Chemist who paved way for Viagra dies at age 92

Robert F. Furchgott, a scientist who won a share of a Nobel Prize and whose work helped lead to the development of Viagra, has died. He was 92.

His daughter Susan Furchgott confirmed to The New York Times that the pharmacologist died Tuesday in Seattle.

Furchgott worked with the gas nitric oxide, which led to new research in cardiovascular functions. Nitric oxide had been known as a pollutant that contributed to smog and acid rain, but research by Furchgott and others found it was an important signal in the cardiovascular system, mediating blood pressure and blood flow.

The scientists were praised when they were awarded the Nobel Prize for physiology or medicine in 1998 for providing the first proof that a gas can perform important biochemical functions in the body.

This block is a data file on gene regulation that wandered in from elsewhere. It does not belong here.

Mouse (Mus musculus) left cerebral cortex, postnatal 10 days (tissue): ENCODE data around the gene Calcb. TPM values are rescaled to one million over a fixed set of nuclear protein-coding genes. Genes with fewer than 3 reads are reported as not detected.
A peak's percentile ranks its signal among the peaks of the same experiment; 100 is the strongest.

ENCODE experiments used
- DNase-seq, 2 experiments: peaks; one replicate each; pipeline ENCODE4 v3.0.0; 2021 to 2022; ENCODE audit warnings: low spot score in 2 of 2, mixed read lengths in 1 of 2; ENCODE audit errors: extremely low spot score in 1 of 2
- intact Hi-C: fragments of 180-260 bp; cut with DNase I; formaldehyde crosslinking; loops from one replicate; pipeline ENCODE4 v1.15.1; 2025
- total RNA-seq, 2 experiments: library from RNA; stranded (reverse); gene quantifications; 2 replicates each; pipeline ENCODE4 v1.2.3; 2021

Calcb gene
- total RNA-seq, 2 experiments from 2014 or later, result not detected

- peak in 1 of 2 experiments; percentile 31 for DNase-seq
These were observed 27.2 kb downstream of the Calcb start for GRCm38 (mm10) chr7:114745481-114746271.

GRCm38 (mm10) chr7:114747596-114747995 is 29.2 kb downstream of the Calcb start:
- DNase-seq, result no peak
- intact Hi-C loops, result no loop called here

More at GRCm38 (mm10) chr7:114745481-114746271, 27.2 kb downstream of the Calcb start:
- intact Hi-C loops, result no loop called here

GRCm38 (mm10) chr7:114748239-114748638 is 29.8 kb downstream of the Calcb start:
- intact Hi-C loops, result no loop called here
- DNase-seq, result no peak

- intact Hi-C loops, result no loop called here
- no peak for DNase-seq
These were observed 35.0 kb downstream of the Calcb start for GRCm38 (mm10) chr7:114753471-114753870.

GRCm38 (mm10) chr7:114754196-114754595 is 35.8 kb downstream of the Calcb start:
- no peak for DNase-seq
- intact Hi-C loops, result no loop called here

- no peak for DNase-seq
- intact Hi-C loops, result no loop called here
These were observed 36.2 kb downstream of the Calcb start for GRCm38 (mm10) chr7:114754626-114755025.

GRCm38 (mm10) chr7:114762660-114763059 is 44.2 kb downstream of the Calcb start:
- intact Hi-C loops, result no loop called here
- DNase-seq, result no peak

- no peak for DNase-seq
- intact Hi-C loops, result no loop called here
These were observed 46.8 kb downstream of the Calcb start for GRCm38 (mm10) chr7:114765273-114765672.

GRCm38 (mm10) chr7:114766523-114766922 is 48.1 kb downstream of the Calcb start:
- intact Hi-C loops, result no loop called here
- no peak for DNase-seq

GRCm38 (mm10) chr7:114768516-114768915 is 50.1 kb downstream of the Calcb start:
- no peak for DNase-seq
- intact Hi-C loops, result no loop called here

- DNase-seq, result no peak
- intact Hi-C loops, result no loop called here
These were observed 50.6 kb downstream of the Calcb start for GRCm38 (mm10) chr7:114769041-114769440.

The discovery of the ability of nitric oxide to enlarge blood vessels was a factor in the development of the anti-impotency drug Viagra by Pfizer Inc.

Furchgott was born in Charleston, South Carolina, and developed an early interest in birds and shells. He enjoyed reading books about scientists.

He earned a chemistry degree from the University of North Carolina and a doctorate in biochemistry from Northwestern University. Before coming to SUNY Downstate in 1956, he taught and researched at Cornell and Washington Universities. He was chairman of Downstate's pharmacology department from 1956 until 1982.